Health groups fight Republican push to deregulate medical technology

Health groups are pushing back against congressional Republicans for efforts they say would deregulate medical technology that is crucial to the well-being of patients.

In a letter to Sen. Tom Harkin (D-Iowa), about a dozen health and public interest groups asked the Senate Health Committee chairman to fight the Preventing Regulatory Overreach To Enhance Care Technology (PROTECT) Act, which they argue could prevent the Food and Drug Administration from reviewing certain medical devices.

"This would put the health of millions of Americans at risk," the groups wrote in the letter. 

"We strongly urge you to oppose this bill because it could deregulate medical technology crucial to patient health, causing patients unnecessary risk," they added.

This comes after Sens. Deb Fischer (R-Neb.) and Angus King (I-Maine) introduced the PROTECT Act earlier this month to reduce what they called a "regulatory burden" in the health IT industry by removing certain low-risk clinical and health software from FDA scrutiny.

The senators said the bill would protect patients by encouraging the FDA to focus more attention on higher risk medical devices.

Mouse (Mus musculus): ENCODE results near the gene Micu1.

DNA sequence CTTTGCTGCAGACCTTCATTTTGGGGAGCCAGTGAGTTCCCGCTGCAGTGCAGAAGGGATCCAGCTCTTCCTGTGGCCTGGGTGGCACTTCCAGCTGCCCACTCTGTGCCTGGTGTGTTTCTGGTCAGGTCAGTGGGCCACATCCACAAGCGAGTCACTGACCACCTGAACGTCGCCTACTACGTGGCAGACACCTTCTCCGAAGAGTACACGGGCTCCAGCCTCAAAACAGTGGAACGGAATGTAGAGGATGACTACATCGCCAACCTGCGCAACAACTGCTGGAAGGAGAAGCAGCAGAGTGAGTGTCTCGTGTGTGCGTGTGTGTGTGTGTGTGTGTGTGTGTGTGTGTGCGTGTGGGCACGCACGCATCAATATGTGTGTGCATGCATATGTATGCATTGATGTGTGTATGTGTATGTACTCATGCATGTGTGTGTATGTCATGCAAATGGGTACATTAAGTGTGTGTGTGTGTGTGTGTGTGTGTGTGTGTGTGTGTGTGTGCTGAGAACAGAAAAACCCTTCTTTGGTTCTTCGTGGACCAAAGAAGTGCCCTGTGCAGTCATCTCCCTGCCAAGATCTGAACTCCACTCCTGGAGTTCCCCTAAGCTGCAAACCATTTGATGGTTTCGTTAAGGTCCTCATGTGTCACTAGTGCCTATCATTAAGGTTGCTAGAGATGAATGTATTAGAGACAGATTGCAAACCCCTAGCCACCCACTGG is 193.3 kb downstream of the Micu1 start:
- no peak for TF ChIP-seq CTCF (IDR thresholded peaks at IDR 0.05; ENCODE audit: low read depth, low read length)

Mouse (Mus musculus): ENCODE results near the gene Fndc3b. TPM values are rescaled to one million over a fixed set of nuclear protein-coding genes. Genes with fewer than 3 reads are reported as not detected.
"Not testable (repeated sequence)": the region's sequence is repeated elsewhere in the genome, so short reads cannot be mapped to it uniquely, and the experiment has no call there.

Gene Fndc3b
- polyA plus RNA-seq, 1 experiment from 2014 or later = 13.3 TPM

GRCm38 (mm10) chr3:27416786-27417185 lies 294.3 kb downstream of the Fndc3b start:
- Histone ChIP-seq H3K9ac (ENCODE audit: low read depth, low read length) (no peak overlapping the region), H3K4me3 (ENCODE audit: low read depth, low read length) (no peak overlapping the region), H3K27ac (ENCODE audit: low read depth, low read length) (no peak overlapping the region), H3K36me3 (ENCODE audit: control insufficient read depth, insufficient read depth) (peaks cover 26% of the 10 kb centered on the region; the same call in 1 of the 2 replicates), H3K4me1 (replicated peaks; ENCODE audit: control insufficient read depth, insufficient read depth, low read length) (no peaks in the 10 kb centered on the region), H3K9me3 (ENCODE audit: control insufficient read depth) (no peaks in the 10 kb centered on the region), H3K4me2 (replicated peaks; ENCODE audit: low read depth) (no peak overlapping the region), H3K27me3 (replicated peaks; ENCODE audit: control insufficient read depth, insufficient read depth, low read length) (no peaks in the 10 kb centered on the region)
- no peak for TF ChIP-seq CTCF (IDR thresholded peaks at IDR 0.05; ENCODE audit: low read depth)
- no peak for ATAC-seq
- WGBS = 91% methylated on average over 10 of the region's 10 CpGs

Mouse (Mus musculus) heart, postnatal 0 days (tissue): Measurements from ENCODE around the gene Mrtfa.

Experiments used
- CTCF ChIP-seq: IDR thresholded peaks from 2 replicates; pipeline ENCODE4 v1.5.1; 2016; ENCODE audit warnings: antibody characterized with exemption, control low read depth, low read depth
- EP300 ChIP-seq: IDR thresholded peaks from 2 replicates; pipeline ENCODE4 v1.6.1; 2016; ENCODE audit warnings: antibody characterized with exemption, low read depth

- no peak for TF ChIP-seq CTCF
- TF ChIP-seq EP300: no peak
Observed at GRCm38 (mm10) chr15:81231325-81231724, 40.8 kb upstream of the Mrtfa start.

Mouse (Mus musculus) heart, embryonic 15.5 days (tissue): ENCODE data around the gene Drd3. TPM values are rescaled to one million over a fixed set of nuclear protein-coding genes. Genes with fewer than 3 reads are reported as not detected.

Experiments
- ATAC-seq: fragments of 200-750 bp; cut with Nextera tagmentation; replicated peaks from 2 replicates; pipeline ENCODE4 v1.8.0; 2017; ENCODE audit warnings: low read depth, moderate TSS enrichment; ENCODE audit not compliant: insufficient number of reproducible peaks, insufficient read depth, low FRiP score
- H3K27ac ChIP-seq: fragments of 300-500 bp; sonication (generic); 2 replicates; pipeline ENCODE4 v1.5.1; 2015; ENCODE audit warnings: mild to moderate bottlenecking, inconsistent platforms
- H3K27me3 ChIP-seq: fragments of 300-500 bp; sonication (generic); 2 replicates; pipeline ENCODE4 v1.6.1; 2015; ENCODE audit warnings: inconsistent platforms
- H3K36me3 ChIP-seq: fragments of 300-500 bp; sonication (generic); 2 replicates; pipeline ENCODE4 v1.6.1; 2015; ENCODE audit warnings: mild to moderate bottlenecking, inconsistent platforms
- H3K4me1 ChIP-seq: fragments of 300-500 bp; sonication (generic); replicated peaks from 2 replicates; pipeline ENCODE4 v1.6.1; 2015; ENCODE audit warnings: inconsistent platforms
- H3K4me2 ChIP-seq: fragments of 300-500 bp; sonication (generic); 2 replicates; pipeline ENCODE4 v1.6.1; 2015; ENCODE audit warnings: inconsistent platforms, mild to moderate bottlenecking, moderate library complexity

The bill mirrors a piece of legislation known as the SOFTWARE Act that Rep. Marsha Blackburn (R-Tenn.) introduced in the House in October.

Fischer said excessive regulation is one of the "key challenges holding back entrepreneurs and job creators."

The bill would "protect low-risk health IT from unnecessary regulatory burdens that stifle opportunities for job creation, innovation, and improved care," the senators said in a press release announcing the rule.

Currently, the FDA can review anything it defines as a medical device, including mobile wellness apps and scheduling software, the senators said. But this bill would narrow the agency's focus to "products that pose a legitimate risk to human health" and prevent it from reviewing certain devices that rely on software.

But the health groups warned this bill "muddles the definition" of medical devices that the FDA can review. They are concerned health companies could interpret the rule to apply to widely used medical devices, such as MRIs, CT scanners, and heart monitoring devices, that have software elements. 

"We are extremely concerned that this bill will deregulate a broad swath of medical devices that rely on software and will create opportunities for rampant 'gaming' to avoid regulation," they wrote in the letter to Harkin.